Over the Transom: manuscript editing

By Claire McCabe Tamberino, ebook and digital promotion manager

In Over the Transom, an occasional series on this blog, we’ll walk you through every step of the bookmaking process, giving you a behind-the-scenes look at just how much work goes into turning a good idea into a great book.

A couple of weeks ago, in our first installment of Over the Transom, we wrote about how Hopkins editors acquire the roughly 200 books the Press publishes every year. The next stop on our bookmaking tour: manuscript editing. It is at this crucial stage that Press editors transform rough manuscripts (and blog posts, thanks!) into polished prose fit for public consumption.

Here is a greatly simplified explanation of the editing process here at the Press. Authors under contract submit a final manuscript, including artwork and permissions, which is then carefully prepared by acquisitions staff for transmittal to manuscript editing. It is assigned to a copyeditor who reviews the manuscript word for word, fixing typos, correcting sentence structure, and checking references along the way. The author then reviews the marked-up manuscript and answers any queries the copyeditor may have. The copyeditor enters all corrections, resolves any outstanding issues, and prepares the manuscript for transmittal to production.

All of this may seem straightforward, but while the rules of grammar are fairly set in stone, or rather in the Chicago Manual of Style (the still indispensable guide for copyeditors now in its 16th edition), there is a real art to copyediting. After months, years, even decades working on their books, authors often cannot see the forest for the trees. It is the job of our talented and dedicated copyeditors to tease out the real essence of a book and ensure that an author’s intended meaning, tone, and ideas are successfully, artistically, and clearly transmitted to readers (JHU Press manuscript editor Michele Callaghan’s post last week about the difference between silver bullets and magic bullets is a fun read on how this all works out). In the words of Hopkins editorial director Greg Britton, “Manuscript editing is a key part of the value scholarly publishers add to the projects they undertake. More than just fixing commas or getting nouns and verbs to agree, a good copyeditor can refine and tighten a writer’s language. In doing so, the editor helps bridge the gap between author and reader. When done well, these subtle changes can work magic.”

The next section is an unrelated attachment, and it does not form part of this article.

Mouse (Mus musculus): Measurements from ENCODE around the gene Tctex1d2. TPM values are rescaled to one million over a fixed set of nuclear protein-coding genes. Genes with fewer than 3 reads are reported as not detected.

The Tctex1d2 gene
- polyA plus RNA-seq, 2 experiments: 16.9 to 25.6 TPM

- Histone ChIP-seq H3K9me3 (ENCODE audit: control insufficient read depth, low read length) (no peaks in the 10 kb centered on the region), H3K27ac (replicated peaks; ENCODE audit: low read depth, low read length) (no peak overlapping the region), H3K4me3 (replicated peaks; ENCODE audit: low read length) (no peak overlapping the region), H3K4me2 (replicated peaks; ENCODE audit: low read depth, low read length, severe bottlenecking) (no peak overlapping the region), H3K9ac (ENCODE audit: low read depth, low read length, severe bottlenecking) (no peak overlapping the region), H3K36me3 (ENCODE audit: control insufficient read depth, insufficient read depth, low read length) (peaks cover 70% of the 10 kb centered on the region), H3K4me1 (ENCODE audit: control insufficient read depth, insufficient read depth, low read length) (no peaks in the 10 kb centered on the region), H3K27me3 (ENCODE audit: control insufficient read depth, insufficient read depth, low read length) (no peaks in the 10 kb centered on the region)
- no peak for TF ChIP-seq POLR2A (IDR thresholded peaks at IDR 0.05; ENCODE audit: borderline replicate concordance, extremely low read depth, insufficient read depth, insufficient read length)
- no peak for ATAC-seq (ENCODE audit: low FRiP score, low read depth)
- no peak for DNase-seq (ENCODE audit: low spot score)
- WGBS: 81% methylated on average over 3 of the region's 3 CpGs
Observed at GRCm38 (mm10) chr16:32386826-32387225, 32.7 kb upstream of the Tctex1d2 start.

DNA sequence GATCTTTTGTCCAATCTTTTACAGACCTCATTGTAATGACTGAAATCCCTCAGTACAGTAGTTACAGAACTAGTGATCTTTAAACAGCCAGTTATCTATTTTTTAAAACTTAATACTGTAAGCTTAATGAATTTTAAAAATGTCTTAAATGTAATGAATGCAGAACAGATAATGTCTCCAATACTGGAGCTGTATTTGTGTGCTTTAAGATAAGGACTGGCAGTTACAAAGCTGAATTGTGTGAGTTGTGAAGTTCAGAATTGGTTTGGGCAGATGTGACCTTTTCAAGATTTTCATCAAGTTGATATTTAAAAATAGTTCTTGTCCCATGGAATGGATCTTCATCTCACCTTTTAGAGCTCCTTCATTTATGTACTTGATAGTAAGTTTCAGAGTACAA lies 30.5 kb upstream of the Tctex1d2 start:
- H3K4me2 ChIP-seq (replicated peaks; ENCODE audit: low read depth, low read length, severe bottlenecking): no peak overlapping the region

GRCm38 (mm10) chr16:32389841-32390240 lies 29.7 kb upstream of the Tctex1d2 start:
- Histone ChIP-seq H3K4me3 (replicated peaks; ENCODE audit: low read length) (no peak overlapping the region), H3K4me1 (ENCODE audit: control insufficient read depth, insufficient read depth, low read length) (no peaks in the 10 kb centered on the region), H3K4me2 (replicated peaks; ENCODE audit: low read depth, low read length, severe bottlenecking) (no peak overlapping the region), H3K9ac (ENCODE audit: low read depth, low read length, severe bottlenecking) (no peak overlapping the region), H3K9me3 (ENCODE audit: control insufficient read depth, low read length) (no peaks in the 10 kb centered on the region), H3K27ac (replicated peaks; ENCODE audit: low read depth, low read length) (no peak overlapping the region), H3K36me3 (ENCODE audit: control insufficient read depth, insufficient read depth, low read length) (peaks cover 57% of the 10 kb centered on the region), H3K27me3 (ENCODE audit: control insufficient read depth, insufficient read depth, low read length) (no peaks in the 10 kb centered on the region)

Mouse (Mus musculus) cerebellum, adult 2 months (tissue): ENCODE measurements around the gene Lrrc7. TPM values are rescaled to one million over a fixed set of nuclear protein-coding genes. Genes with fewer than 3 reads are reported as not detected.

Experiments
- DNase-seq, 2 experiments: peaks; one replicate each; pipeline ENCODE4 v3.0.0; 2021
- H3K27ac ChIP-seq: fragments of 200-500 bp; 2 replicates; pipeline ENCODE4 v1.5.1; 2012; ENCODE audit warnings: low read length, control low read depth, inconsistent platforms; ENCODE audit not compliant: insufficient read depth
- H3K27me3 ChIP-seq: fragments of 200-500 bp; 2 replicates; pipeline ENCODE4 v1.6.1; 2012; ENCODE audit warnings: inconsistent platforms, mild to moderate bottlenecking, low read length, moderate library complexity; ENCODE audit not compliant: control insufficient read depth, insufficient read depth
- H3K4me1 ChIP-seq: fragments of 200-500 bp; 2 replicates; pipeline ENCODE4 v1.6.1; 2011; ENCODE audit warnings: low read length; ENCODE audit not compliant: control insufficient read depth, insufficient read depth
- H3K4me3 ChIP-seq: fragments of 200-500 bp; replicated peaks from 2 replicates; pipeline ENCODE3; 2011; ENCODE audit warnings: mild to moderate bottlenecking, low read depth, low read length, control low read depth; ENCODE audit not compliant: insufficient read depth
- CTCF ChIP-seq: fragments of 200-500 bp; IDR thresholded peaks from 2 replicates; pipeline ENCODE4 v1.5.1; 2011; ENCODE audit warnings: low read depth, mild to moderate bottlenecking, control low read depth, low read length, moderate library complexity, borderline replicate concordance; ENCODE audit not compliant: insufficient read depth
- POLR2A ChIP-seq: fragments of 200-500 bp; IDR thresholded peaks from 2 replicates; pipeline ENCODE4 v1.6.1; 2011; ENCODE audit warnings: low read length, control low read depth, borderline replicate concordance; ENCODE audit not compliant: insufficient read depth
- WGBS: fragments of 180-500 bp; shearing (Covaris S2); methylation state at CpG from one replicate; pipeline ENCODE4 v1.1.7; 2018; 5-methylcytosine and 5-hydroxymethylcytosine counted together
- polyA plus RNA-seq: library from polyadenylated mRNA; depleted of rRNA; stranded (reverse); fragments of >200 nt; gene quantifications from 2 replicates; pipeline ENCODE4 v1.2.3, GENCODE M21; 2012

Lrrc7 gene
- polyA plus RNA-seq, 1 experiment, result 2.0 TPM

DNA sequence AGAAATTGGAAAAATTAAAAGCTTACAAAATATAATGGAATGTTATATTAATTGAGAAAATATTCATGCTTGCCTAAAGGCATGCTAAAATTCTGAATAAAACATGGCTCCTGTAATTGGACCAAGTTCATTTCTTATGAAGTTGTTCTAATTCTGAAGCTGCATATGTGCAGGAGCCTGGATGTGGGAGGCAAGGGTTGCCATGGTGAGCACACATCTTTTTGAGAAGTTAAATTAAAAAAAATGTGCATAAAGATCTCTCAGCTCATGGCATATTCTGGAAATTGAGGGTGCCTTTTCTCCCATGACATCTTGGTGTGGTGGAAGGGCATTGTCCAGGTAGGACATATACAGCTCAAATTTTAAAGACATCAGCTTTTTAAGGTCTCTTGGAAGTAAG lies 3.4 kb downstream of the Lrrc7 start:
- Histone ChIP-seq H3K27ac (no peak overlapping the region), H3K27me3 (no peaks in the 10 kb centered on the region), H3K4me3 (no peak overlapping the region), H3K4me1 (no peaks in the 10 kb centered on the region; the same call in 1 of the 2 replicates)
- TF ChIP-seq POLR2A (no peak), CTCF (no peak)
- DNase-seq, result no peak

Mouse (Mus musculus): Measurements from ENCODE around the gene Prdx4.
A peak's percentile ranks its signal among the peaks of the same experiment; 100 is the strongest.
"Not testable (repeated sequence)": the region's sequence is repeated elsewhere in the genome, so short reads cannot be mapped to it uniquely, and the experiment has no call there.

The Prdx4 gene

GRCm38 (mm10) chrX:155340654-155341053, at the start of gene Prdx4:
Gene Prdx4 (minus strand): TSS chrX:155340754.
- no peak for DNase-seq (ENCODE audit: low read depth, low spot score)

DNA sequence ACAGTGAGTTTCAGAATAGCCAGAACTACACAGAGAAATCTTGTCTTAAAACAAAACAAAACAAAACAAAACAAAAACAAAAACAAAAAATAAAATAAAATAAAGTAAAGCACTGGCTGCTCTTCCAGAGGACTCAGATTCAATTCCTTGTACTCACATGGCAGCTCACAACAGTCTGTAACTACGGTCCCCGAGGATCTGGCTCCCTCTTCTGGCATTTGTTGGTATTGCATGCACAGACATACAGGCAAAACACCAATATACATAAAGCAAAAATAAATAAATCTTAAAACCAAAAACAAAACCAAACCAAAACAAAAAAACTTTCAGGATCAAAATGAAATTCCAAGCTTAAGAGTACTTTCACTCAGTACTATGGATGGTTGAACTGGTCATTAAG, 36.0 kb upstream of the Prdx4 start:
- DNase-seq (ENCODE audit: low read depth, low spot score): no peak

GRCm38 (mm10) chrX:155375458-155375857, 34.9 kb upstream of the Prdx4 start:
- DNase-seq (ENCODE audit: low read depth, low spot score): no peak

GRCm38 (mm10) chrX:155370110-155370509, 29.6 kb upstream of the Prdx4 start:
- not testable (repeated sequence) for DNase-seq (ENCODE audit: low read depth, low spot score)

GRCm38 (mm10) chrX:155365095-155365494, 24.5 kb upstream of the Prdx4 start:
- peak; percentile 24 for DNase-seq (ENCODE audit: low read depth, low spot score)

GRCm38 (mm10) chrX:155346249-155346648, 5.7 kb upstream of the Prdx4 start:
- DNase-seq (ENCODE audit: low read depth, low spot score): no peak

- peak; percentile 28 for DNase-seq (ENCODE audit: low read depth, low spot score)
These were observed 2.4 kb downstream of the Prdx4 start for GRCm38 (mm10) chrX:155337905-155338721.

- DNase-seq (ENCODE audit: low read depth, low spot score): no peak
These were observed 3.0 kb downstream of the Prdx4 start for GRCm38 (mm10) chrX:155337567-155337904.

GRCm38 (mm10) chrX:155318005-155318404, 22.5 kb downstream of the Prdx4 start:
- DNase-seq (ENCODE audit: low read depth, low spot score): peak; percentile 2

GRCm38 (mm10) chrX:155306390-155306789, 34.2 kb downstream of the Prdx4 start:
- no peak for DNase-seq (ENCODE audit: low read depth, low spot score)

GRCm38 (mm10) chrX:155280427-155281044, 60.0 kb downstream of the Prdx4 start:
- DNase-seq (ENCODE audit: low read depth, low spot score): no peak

Manuscript editing, like the rest of the publishing world, has had to adapt to changing technologies and evolving trends in readership. For generations, copyediting was done with colored pencils on paper manuscript. In the 1980s, computer technology began to transform this work, allowing changes to be made directly to the electronic version of the original manuscript. Less than a decade later, almost all manuscripts arrived at the Press as electronic files and were edited on screen. Now, the end product of a manuscript editor’s careful attention is, in many cases, not only a printed book but electronic editions available on ebook readers and in online collections.

The methods of manuscript editing may have changed over the years, but the practice is still as essential as ever. “You write to communicate to the hearts and minds of others what’s burning inside you. And we edit to let the fire show through the smoke.”–Arthur Plotnik, editor and author

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